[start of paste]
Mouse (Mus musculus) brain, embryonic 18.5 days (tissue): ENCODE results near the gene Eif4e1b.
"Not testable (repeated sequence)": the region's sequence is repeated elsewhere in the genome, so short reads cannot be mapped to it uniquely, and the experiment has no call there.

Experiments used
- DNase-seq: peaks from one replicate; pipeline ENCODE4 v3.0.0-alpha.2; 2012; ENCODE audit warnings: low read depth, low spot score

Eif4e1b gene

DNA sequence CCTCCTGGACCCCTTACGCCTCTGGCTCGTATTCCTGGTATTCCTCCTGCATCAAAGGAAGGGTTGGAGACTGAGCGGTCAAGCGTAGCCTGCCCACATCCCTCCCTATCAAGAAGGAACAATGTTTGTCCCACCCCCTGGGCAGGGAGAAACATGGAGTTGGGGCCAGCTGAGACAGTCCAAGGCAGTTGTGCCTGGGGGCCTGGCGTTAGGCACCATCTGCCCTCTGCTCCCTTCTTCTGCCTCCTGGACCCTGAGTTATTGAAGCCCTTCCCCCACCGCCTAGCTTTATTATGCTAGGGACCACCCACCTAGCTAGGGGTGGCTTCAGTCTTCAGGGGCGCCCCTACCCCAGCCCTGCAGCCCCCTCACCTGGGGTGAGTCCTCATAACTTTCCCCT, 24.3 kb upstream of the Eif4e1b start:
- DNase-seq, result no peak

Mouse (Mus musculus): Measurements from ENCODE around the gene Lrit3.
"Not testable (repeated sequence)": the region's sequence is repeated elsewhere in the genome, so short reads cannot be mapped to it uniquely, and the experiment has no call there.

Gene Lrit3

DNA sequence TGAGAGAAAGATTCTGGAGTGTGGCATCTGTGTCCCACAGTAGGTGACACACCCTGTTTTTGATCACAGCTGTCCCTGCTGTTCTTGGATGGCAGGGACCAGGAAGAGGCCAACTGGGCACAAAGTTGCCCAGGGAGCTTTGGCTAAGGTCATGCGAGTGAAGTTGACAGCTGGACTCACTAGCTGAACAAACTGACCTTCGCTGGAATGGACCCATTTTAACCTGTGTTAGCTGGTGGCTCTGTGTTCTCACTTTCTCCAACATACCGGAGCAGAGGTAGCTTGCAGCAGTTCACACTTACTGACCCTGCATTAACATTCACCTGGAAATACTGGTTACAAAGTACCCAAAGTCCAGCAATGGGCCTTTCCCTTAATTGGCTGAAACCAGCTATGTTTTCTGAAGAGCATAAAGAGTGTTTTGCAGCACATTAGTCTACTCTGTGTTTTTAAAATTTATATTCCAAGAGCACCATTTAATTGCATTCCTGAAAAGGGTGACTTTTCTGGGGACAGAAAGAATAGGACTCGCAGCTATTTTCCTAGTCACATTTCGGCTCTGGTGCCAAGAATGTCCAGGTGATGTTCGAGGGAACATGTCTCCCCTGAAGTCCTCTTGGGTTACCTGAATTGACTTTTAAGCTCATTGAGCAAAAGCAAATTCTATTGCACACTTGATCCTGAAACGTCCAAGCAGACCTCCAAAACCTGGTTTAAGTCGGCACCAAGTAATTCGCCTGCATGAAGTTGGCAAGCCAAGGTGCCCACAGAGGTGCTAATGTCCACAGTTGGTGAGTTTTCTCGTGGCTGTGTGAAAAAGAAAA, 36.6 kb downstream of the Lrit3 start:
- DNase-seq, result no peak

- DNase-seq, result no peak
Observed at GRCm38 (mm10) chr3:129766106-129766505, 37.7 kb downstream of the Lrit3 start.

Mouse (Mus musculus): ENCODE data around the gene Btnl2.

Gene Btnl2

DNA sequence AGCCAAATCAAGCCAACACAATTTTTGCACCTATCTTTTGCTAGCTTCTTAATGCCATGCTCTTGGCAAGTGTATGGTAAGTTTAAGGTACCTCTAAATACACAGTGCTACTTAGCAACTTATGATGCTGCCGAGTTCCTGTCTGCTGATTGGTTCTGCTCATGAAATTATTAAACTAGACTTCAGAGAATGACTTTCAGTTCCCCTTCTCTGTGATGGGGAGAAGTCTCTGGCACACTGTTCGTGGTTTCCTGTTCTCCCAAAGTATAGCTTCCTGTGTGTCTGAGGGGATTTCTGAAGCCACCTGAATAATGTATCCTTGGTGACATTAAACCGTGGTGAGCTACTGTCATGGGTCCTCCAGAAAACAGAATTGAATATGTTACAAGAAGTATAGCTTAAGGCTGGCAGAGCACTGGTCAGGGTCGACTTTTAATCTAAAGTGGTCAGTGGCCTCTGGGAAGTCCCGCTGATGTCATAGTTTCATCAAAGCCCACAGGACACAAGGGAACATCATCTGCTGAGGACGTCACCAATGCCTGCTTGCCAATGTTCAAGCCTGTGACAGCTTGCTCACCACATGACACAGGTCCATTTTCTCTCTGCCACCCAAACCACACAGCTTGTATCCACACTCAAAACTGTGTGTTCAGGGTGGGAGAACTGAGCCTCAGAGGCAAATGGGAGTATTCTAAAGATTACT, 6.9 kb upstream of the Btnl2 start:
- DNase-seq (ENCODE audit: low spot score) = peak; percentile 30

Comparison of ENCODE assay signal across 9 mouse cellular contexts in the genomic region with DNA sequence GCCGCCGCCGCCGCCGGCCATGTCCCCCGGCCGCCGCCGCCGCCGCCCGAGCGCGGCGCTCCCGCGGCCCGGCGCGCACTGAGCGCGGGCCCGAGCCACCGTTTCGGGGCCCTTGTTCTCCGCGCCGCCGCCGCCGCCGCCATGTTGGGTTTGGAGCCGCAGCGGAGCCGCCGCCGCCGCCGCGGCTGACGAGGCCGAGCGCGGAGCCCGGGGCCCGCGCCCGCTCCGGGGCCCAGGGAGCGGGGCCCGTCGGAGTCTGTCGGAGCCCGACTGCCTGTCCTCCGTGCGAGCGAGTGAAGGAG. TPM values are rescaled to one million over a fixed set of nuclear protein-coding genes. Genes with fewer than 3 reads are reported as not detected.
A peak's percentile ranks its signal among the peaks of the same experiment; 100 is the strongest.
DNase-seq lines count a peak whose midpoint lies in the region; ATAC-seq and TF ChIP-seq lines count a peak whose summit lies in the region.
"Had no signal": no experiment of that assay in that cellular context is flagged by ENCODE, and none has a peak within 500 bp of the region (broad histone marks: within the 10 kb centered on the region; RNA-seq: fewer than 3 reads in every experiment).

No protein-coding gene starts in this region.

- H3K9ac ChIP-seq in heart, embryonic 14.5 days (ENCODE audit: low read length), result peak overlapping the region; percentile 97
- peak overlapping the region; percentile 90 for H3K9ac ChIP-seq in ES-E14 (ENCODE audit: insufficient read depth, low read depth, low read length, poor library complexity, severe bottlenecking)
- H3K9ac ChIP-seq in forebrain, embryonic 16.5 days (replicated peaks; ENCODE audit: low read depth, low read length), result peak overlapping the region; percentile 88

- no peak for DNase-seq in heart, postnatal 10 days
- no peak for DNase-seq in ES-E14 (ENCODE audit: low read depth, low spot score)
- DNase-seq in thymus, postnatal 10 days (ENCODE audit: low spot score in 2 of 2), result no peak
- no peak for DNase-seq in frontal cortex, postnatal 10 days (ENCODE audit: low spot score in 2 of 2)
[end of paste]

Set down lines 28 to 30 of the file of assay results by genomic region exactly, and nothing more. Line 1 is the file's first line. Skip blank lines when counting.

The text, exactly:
- no peak for DNase-seq in ES-E14 (ENCODE audit: low read depth, low spot score)
- DNase-seq in thymus, postnatal 10 days (ENCODE audit: low spot score in 2 of 2), result no peak
- no peak for DNase-seq in frontal cortex, postnatal 10 days (ENCODE audit: low spot score in 2 of 2)